Neither a chain of spice stores nor a Food Network program, The Seasoning House is a bleak-as-nuclear-winter thriller set during the Balkan conflict of the 1990s. A deaf girl named Angel (Brit teen Rosie Day) is taken from her home by soldiers who shoot her mother dead.
Paul Schrader’s The Canyons opens and closes with a montage of abandoned movie theaters. For this film in particular, that choice strikes one as symbolic in several ways: not only as a comment on the state of the industry, but on the state of The Canyons itself. You’re unlikely to find many 2013 films this empty.
What's a director of classic musicals doing in science fiction? Making Saturn 3, one of the worst of the genre Hollywood made in the immediate post-Star Wars / Alien era. Stanley Donen (Singin' in the Rain) takes to it about as well as you'd expect; he's in over his head.
Military marksman Col. Jim McQuade (Gregory Hines, Running Scared) is called into top-secret duty to neutralize a surveillance robot gone haywire in San Francisco. It won't be easy, because for one thing, the android is undetectable from a human. For another, it has a built-in nuclear bomb that will detonate upon imminent threat.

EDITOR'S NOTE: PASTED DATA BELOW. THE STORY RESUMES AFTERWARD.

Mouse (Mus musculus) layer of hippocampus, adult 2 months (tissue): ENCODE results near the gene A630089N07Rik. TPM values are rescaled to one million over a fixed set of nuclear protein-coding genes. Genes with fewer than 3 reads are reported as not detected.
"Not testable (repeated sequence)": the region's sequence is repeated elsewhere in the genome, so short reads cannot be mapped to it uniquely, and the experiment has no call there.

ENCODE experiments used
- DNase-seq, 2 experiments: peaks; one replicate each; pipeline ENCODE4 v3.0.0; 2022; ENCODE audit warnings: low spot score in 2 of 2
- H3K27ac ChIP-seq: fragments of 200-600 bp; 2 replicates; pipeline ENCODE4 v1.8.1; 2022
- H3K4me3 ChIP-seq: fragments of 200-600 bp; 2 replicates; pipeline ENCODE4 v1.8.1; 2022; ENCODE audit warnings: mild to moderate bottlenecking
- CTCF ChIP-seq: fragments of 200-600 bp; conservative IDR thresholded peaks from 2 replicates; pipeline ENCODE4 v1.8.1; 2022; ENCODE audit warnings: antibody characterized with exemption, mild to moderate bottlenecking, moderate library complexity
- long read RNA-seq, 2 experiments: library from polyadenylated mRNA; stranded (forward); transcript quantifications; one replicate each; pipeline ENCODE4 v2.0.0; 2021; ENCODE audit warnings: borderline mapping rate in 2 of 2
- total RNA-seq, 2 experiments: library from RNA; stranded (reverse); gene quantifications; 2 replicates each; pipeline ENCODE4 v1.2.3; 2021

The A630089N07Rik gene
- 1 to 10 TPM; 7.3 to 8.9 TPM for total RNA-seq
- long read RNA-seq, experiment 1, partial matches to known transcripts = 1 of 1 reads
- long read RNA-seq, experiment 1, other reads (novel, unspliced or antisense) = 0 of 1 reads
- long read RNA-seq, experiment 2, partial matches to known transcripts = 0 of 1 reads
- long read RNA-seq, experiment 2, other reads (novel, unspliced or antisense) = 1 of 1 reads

I plead guilty: My friends and I have goofed around with a camcorder before and made stupid movies, but we were smart enough to know that no one outside ourselves would think they were funny. If only the makers of Caesar and Otto's Deadly Xmas realized the same.
“You ever take a dump made you feel like you'd just slept for twelve hours?”
No doubt about it: Al Pacino is a living Hollywood legend, with an Academy Award on the mantle and his legacy in cinematic history secured.
So why, then, is he appearing next Friday night, Oct. 14 at WinStar World Casino in Thackerville? Does he owe Beverly D’Angelo several months’ child support or something?
Either way, he is, and you can be one of the 1,600 lucky people to have an audience with him. At 9 p.m. Oct. 14, Pacino will give a one-man show about his career, rife with backstage scuttlebutt and film clips. A Q-and-A will follow. If I could be there, I’d ask him about that time Ben Stiller portrayed Pacino auditioning for the kiddie film “Beethoven.” (Didn’t see it? Skip to the 7:53 mark ...)
Tickets are $85 to $150. Call 800-622-6317 or visit winstarworldcasino.com. —Rod Lott